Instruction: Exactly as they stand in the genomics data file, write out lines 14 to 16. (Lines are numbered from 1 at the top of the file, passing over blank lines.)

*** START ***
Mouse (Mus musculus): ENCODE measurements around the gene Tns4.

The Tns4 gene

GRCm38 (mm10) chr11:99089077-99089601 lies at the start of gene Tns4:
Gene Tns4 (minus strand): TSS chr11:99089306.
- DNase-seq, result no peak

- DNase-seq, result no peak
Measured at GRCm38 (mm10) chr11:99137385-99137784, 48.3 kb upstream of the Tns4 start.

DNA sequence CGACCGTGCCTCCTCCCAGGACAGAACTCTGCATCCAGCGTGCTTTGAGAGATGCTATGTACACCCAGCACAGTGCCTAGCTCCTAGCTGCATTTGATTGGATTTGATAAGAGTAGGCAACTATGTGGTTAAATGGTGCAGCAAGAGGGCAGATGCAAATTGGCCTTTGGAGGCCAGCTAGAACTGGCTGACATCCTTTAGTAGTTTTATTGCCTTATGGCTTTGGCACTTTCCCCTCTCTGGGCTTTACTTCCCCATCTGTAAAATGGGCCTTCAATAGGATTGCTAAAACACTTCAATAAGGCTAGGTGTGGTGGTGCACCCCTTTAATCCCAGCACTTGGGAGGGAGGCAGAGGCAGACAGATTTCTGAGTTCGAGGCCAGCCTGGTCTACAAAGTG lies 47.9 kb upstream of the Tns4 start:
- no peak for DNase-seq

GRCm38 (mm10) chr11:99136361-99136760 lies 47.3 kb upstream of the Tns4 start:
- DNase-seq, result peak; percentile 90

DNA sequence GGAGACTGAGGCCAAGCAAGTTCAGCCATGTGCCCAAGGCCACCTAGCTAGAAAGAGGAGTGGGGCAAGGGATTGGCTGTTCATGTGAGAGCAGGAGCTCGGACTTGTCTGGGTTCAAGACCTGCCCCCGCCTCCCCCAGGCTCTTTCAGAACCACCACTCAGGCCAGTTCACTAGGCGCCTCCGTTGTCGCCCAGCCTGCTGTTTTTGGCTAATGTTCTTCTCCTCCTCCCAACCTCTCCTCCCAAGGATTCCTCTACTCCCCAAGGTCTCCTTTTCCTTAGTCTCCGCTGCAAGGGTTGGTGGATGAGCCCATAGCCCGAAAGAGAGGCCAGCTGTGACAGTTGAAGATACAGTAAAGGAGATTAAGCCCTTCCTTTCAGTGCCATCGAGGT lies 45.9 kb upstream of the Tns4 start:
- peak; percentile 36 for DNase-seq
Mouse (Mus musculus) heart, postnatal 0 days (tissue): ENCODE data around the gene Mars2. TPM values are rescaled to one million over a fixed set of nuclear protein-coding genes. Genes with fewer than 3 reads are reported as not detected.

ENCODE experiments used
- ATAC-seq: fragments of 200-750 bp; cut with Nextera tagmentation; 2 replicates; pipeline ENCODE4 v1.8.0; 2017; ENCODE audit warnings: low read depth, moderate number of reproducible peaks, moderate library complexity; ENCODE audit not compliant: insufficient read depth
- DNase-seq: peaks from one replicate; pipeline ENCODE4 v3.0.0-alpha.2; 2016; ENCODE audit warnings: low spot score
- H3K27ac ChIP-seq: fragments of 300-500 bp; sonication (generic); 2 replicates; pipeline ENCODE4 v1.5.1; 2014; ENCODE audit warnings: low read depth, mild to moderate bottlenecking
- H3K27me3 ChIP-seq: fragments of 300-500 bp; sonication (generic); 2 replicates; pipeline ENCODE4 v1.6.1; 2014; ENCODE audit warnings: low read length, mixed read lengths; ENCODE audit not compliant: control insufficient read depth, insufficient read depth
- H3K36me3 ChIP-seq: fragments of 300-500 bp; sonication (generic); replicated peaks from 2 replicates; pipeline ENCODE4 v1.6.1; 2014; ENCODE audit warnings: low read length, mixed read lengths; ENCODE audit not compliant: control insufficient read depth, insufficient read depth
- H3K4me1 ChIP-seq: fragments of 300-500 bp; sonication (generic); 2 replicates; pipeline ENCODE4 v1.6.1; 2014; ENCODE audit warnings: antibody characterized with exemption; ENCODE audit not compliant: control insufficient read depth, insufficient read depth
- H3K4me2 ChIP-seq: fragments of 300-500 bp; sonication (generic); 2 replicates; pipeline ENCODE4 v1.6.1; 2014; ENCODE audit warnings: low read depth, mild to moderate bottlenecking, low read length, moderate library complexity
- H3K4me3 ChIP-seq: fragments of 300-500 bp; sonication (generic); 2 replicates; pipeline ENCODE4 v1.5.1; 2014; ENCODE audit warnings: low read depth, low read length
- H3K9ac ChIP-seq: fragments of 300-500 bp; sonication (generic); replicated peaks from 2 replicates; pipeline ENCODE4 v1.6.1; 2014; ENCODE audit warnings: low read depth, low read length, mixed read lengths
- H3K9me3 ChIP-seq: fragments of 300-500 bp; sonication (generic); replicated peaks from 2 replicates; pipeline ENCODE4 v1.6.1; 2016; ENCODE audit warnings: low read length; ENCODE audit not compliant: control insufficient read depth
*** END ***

Mouse (Mus musculus) heart, postnatal 0 days (tissue): ENCODE data around the gene Mars2. TPM values are rescaled to one million over a fixed set of nuclear protein-coding genes. Genes with fewer than 3 reads are reported as not detected.

ENCODE experiments used
- ATAC-seq: fragments of 200-750 bp; cut with Nextera tagmentation; 2 replicates; pipeline ENCODE4 v1.8.0; 2017; ENCODE audit warnings: low read depth, moderate number of reproducible peaks, moderate library complexity; ENCODE audit not compliant: insufficient read depth